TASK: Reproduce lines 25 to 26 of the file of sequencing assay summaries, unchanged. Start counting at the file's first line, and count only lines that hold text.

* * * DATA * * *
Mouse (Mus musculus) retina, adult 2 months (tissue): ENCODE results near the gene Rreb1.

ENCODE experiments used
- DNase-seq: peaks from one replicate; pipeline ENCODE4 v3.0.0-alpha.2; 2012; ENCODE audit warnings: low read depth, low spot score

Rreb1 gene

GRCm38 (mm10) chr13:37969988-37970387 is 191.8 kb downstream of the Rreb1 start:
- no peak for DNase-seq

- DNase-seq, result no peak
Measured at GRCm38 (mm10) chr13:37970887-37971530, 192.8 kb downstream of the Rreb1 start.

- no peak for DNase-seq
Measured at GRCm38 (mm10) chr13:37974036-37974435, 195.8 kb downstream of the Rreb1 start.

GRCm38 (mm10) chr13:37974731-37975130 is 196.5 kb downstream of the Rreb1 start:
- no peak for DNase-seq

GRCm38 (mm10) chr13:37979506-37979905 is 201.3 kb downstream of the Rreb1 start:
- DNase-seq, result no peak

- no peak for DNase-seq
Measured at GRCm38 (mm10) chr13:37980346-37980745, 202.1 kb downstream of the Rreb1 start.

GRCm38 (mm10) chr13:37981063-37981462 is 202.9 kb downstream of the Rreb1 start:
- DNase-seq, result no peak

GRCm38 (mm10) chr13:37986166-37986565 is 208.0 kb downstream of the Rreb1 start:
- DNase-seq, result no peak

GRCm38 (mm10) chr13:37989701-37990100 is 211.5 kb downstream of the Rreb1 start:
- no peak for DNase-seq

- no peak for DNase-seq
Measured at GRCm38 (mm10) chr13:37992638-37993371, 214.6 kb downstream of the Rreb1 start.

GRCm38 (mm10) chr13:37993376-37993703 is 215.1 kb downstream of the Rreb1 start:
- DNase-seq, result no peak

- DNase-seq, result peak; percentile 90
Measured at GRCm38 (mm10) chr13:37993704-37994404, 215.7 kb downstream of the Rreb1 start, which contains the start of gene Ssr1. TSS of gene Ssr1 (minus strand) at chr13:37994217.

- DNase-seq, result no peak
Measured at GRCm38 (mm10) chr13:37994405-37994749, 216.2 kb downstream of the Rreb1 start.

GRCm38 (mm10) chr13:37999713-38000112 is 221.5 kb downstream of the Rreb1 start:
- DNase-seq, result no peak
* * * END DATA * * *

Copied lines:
GRCm38 (mm10) chr13:37993376-37993703 is 215.1 kb downstream of the Rreb1 start:
- DNase-seq, result no peak